He was a Seventh Day Adventist, but his paintings of Bible subjects are among the most familiar and pervasive in Latter-day Saint culture. Now, much of that artwork is being spotlighted in a new exhibition at the Church History Museum in Salt Lake City.
“A Legacy in the Making: The Paint Studies of Harry Anderson” opened Sept. 23 and will remain through April of next year at the museum, located west of Temple Square.
What makes this exhibition unusual is that it features 25 paint studies Mr. Anderson completed as preparation for the paintings the Church commissioned him to do, beginning with a large work, “Christ Ordaining the Apostles,” for the Mormon Pavilion at the 1964 New York World’s Fair.
Through the end of the decade and well into the 1970s, the artist completed numerous works for various uses in Church publications, meetinghouses, visitors’ centers and temples.
The paint studies on display in the museum exhibit are done on illustration board with a common illustrator’s medium called casein (Mr. Anderson spent much of his early career as an illustrator). Their purpose was concept approval before the creation of the final paintings.
In addition to the paint studies, the exhibition features three completed works by the artist, allowing visitors in each instance to compare the study with the finished product.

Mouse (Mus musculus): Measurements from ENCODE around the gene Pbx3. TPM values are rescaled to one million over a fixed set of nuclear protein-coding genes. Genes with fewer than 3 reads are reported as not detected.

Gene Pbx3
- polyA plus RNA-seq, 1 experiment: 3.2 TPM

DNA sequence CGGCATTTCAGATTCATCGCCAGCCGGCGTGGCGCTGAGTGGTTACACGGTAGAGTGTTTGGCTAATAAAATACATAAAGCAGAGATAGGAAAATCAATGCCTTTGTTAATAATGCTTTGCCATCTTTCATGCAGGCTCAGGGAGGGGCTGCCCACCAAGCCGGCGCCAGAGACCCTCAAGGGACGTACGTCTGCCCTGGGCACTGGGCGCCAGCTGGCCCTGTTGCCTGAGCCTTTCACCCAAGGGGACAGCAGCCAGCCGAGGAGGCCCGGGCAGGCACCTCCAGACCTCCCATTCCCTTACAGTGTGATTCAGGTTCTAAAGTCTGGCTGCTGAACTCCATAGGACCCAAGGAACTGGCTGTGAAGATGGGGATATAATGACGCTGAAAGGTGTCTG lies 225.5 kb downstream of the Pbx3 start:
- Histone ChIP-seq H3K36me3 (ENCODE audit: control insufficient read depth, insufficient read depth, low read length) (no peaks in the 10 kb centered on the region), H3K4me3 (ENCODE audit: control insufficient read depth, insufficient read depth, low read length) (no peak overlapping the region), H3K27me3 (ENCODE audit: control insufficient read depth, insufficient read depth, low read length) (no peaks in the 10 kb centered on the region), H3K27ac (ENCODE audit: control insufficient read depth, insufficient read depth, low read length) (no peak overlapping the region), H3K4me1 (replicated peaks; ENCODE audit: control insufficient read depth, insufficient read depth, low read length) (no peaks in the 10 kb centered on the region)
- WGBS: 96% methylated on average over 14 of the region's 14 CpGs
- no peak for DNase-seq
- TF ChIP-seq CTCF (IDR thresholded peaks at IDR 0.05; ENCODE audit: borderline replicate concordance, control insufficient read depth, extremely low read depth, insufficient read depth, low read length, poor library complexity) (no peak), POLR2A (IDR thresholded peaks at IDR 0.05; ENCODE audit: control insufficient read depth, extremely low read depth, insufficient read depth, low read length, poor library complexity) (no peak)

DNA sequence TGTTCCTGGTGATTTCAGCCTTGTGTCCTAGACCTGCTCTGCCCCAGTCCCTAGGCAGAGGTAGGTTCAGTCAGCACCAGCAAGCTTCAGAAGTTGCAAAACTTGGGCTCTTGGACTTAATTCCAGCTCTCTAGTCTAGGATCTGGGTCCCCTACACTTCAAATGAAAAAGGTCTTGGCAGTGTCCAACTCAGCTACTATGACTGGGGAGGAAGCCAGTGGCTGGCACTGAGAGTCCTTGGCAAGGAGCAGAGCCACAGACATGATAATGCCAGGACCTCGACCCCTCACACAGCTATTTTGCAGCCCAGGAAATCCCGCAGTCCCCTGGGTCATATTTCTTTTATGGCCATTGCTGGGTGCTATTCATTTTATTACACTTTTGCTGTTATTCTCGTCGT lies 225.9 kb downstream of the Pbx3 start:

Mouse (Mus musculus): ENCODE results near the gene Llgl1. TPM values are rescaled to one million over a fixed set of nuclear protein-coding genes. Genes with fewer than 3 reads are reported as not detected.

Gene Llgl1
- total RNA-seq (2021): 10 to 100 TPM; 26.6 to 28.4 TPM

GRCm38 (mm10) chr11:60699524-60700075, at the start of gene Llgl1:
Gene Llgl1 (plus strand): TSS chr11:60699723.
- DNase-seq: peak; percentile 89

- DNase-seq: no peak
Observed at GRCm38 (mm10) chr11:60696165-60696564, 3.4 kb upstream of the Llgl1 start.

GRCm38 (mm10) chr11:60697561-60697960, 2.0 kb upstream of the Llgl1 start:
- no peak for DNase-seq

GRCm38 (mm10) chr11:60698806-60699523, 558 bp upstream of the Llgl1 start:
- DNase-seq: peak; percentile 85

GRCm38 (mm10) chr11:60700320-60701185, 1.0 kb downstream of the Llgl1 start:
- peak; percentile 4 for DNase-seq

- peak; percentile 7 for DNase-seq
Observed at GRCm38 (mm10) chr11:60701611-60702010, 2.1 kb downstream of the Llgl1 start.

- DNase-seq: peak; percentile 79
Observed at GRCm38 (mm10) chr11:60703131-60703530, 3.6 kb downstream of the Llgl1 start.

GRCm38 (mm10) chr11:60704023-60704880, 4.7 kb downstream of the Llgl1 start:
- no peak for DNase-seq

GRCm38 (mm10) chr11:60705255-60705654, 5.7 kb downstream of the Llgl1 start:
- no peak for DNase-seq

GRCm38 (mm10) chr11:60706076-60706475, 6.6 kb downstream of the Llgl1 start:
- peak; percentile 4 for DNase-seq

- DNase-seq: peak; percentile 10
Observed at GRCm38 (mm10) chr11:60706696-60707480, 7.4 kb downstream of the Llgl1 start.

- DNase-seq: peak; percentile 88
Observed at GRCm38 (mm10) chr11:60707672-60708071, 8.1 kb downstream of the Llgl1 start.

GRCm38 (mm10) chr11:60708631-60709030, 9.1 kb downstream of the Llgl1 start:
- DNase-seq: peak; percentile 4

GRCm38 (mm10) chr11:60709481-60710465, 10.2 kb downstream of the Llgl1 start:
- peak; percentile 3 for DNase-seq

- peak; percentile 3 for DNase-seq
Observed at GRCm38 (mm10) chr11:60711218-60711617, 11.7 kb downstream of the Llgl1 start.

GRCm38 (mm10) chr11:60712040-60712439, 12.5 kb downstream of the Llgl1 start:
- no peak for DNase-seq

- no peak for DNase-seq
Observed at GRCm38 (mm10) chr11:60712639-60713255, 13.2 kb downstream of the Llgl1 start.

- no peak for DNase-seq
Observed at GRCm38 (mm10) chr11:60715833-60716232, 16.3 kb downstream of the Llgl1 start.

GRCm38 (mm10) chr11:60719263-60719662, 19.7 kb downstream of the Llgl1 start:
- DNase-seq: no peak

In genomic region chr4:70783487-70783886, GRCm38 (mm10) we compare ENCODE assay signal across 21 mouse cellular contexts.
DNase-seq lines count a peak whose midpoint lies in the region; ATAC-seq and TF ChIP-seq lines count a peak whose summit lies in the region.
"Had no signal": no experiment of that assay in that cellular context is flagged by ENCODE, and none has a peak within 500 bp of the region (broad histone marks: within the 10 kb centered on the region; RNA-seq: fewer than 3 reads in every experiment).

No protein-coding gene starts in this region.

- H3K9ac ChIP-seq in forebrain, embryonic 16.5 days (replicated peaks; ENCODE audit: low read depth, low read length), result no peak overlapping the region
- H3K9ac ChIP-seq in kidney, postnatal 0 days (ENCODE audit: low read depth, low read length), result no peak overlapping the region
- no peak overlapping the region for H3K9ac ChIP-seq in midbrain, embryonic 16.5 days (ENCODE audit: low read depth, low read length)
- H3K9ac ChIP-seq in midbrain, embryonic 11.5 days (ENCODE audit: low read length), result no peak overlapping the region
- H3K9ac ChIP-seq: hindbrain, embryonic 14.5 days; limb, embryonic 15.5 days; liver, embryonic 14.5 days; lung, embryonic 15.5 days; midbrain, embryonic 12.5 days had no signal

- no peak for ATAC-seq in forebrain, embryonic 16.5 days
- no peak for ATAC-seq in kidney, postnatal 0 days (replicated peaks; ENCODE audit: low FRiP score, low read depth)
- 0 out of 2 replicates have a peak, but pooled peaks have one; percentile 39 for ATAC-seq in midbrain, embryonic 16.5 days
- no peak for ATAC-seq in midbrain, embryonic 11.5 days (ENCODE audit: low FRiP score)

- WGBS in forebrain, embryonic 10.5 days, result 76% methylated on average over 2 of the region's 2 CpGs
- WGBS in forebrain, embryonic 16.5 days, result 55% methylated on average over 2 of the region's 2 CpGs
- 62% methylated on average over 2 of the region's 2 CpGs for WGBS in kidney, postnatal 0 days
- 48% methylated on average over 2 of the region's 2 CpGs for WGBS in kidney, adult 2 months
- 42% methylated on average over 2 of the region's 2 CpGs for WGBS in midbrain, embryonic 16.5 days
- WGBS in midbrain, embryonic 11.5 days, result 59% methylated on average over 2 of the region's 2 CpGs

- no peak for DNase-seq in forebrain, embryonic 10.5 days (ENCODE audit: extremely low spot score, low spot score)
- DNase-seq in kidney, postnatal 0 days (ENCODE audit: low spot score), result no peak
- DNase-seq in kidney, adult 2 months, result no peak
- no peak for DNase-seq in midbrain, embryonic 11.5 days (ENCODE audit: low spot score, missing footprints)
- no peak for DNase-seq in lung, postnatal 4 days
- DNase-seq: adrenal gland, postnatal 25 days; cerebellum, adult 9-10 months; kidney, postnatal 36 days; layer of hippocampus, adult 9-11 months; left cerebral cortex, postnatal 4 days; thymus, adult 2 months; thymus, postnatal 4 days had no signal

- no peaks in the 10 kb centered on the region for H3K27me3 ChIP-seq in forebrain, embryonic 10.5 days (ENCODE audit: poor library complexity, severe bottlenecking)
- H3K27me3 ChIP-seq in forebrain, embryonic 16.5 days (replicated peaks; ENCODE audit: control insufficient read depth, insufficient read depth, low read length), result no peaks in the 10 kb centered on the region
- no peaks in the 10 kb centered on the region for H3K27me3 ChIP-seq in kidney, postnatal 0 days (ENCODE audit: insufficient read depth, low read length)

The studies were donated by Kristin Geddis and her family. She is a daughter of Mr. Anderson, who died Nov. 19, 1996.
“In May of 2015, I received a call from Kristin,” said Laura Allred Hurtado, the museum’s global acquisition’s art curator. “She said, ‘I’m the daughter of Harry Anderson, and I have a couple of sketches that you might want to look at.’ It was really an understatement.”
Already in New York on business, Sister Hurtado made immediate arrangements to travel to Richfield, Connecticut, to meet with Mrs. Geddis.
“I wasn’t certain what I would find,” she said. “I thought maybe a sketch book. And I was just blown away by these preparatory paint studies that were just amazing, all of them works we know so well, and gorgeous and beautiful and intimate.”
Sister Hurtado said the studies enable Church members “to look at images so familiar but to see them with new eyes. It transforms them. The brush strokes are loose, they’re expressive, the colors are brighter; it’s like seeing a sketch of the Mona Lisa.”
The paint studies “give new life to Harry Anderson, new life to his work and ultimately and importantly, new life to these stories that are so beloved to Christians around the world,” she said.
Mrs. Geddis, who attended an opening reception for the exhibition with six members of her family, said regarding the sketches, “We found them in a corner of my dad’s studio in Richfield, Connecticut, and we contacted the Mormon church, because we knew that they would probably want them.”
She said the commission from the Church was an important step in the artist’s career. “He was asked to do paintings that were bigger than he had ever done before, and he accepted the challenge readily, which he always did. He was a guy that liked challenges.”
Grandson Briggs Geddis said Mr. Anderson seemed to despise talking about his personal talent, but he would readily discuss his paintings and their religious and cultural significance.
The exhibition features an interactive kiosk that will appeal to young visitors.
One of the sketches on display clearly shows the artist’s innovative string grid system he used to transfer his studies into his finished paintings. A brochure available at the exhibition features a reproduction of a portion of one of the works with a grid network over it and invites the visitor to try transferring one of the squares in the painting into an empty space that is provided.